The character development is poor, and the battle sequences and depictions of ancient Alexandria are not particularly spectacular, so the movie’s main interest is historical. Which necessarily raises the question of historical accuracy. How much do we really know about these battles and the life and death of Hypatia, and how accurate is this movie overall? Was Alexandria’s bishop, later canonized as St. Cyril and revered as a Doctor of the Church, the intolerant zealot and schemer he is made out to be? Late 4th century Alexandrian history is not exactly common knowledge these days, and I hope I may be forgiven a little skepticism that the Spanish film-makers went into this project bias-free. The recent book Atheist Delusions by David Bentley Hart actually devotes a whole chapter to this very episode in history, and he concludes that the earliest historical sources tend to contradict much of the Agora account. Of course, he may be a partisan too, and most of us lack the time, inclination, and knowledge of ancient languages we would need to figure out how accurate Agora is for ourselves. So let’s just close this review by paraphrasing something I think Roger Ebert said in a review of Chocolat or some similar movie–wouldn’t it be remarkable to see a movie in which the Christians are the happy, life-affirming people, and the pagans are the dour, killjoy types? I’m not holding my breath.
The Constant Gardener (C+). I remember that this movie got good buzz when it came out, but I was surprised to relearn that Rachel Weisz (About a Boy) won the Academy Award for best supporting actress for this film. I found it rather unmemorable. Ralph Fiennes (The White Countess) plays Justin Quayle, a British diplomat posted in Kenya. At the beginning of the film, he learns that his wife Tessa (Weisz) has been found, dead, under mysterious circumstances. Then we flash back for a while to see when they met and what events led up to Tessa’s untimely demise. Then we see what Justin does next. It is a pretty formulaic tale of corporate greed, treachery, and amorality, and some things happen that just strike me as very unbelievable. I was unimpressed. Also, doesn’t “widescreen” mean that you’re supposed to get the whole movie picture on your TV screen, with the black bands at the top and bottom? My DVD box says “widescreen,” but the movie is actually in full screen format. Annoying.
Definitely, Maybe (B-). It’s tough to come up with an original plot for a romantic comedy, but this one makes a game run at it. Will Hayes (Ryan Reynolds, Just Friends) is a thirtysomething guy in NYC. He’s going through a divorce, and one day its his turn to pick up his 10-year-old daughter Maya (Abigail Breslin, Little Miss Sunshine) from school. The school is in pandemonium because parents have just found out that their kids have just been taught some pretty graphic stuff in sex-ed. (A big minus is how much sexual dialogue they foist on cute little Abigail.) Anyway, when Will puts Maya to bed that night, she wants to know how Will and her mom met, so maybe they can see what went wrong and fix it. So the bulk of the movie is a flashback as Will tells Maya about the three serious girlfriends he had in his single days, and she has to guess which one eventually became her mom. There’s his college sweetheart Emily (Elizabeth Banks, The 40-Year-Old Virgin), the quirky April (Isla Fisher, Wedding Crashers) whom Will meets while working for the Bill Clinton campaign, and the free-spirited journalist Summer (Rachel Weisz, Agora). It’s not a bad flick, and it’s a hoot to see true-believer Will have to deal with Bill Clinton’s foibles as they come to light in his flashbacks over the years.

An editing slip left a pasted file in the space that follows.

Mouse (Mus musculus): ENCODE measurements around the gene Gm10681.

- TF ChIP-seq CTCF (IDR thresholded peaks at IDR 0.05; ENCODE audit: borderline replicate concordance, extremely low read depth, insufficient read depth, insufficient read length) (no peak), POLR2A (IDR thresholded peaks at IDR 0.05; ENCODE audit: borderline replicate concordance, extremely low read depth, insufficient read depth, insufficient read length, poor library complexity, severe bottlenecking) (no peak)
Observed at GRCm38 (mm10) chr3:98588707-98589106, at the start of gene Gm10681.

The Shape of Things. (B-) Although this film is about dating and relationships, it is not a “date movie.” The director is well-known for making misanthropic movies, and this one is no sunshiny portrayal of human nature. Nerdy, slobby English student Adam (Paul Rudd) meets quirky, free-spirited art student Evelyn (Rachel Weisz), and for some reason she agrees to go out with him. Next thing you know, she is starting to make him over–new haircut, new wardrobe, contacts, etc. She also starts to come between him and his best friends, Phil and Jenny. Further complicating matters, although Jenny (the fetching Gretchen Mol) is (unhappily) engaged to the boorish Phil, she has been not-very-secretly nursing a crush on clueless Adam for a long time, and the newly-remade Adam may be too much for her to resist. Honesty is in for a rough road in this film, and manipulation is the order of the day. You were warned!